Impractical Applications (Where the Mapping Takes Me)

As you’ve probably guessed, most of my research on getting a couple of characters together and then designing a world around them has been pretty hands-on recently. (This one even feels like it’s going to let me keep writing it past a month or so, if I can just keep my enthusiasm up. Yippee!)

I’d started with two elements: a pair of character archetypes I’d seen put to good use in a game I was in, and a bizarre picture which included a bird whose plumage was the Northern Lights and a tree cradling the moon with ants bringing light to it that… just sort of happened to me, honestly. I’m not sure how much of the picture I’m going to use, but it gave me an image of a world where power was gained through age and complexity, and objects with sufficient age and complexity tended to acquire sentience and/or magical properties in varying orders. And the characters—well, let’s just say what got me going was “what happens if I stick a career manipulator whose favorite weapon is the surrounding social mores and a semi-outcast with a misanthropic streak, both of whom share the Power of Common Sense, in a fantasy of manners?”

A lot, apparently.

My design was haphazard at first—I’d grab a piece of paper and start freewriting. I have snarky commentary about the effect of one’s ancestry on her social standing in the voice of the other (the line “Her father was inconsiderate enough not to inform her mother that he could stretch his arm to twice its natural length” comes to mind), I have some speculations on how fashion and its trends might be affected by some of the garments functionally being alive and probably less than amused by the idea of being discarded after a few uses, that sort of thing.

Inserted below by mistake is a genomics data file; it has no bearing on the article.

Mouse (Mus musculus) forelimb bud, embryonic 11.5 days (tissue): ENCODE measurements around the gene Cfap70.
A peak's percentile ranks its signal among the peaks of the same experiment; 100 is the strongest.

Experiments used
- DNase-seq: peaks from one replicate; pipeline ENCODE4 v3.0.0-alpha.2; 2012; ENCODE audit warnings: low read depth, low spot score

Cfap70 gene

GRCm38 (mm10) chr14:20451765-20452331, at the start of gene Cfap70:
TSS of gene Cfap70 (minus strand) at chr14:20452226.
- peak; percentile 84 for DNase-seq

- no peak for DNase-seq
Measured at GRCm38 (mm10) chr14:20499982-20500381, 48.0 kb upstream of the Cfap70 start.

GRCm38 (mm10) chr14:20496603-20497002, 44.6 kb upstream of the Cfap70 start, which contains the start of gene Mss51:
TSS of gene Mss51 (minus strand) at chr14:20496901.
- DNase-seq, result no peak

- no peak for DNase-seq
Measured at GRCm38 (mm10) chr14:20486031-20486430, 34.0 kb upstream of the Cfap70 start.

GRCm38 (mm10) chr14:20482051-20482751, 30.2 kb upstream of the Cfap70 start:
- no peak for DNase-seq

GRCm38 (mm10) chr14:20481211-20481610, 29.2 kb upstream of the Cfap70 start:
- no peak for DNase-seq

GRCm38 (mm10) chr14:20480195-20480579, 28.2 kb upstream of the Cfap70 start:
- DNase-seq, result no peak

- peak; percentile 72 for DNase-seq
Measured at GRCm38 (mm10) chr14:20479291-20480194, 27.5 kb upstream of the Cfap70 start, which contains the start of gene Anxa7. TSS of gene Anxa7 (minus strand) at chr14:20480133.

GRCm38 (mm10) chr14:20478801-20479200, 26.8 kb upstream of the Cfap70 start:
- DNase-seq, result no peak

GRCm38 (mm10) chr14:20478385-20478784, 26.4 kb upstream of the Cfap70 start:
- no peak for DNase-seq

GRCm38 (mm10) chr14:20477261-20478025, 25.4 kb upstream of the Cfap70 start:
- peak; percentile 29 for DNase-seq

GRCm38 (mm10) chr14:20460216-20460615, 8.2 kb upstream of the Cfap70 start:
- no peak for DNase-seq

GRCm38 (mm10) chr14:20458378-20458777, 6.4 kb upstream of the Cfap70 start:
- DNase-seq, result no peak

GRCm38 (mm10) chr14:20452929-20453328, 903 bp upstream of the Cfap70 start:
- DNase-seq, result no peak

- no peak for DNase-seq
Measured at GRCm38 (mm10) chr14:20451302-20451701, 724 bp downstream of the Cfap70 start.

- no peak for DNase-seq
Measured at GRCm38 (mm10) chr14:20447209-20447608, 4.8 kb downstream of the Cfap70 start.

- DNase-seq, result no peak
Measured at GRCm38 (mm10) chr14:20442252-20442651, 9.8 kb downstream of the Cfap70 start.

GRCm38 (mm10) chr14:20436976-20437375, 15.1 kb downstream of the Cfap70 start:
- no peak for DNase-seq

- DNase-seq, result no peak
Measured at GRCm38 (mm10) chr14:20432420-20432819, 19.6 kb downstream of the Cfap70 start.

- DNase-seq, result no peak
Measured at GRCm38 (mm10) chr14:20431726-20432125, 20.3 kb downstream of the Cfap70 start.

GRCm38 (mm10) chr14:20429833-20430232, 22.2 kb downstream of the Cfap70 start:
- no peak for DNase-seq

Then I got a bit more disciplined—the mapping approach I detailed on Tuesday. I started with my main characters, Lian and Malora, my “I’ll have one eventually” main antagonist slot, and a smaller antagonist who had to exist because of Lian’s backstory. Then I started listing traits, and trying to figure out where they came from. Lian is well-versed in subtlety, because her family is hiding something and likes to train its children in keeping secrets early just in case they find that something out/in preparation for when they’re ready to be let into the secret. Malora’s parentage manages both to explain why society looks down on her, and why she’s an only child (a human bearing a shapeshifter’s child is rendered infertile in the process—good if it’s your fifth and nobody’s figured out you did it, not so good if the kid is your first), which in turn led me to the idea of everyone knowing but nobody admitting that sometimes, a woman with a large number of children would go arrange to have a child with a shapeshifter to keep the family from getting out of control….

I’m not even sure where the beginning of the story is, but I’m having a field day with this world already.

Leave a Reply